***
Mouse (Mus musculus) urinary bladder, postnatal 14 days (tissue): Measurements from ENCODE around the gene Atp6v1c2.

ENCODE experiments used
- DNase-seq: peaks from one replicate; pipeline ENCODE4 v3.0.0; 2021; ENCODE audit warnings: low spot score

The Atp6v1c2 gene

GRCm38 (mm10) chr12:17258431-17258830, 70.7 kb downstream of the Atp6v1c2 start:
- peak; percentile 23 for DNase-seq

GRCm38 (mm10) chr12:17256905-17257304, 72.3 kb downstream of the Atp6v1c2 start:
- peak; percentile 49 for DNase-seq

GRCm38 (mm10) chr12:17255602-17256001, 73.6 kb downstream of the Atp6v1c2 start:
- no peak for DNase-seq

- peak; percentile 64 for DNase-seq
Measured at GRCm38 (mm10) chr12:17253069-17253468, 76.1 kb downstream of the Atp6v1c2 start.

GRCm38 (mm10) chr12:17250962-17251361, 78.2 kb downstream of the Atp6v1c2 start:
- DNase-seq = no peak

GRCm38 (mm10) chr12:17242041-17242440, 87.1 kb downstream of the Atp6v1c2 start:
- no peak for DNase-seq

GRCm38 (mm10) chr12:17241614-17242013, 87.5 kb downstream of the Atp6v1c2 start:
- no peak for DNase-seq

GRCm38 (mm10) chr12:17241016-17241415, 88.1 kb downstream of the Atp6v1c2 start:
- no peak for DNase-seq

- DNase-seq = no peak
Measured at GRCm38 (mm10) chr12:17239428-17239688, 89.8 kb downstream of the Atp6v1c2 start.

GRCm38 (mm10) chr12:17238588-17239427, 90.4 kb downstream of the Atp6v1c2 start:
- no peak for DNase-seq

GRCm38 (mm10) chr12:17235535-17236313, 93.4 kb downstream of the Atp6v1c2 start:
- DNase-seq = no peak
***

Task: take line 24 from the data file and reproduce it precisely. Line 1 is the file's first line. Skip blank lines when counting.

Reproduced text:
- no peak for DNase-seq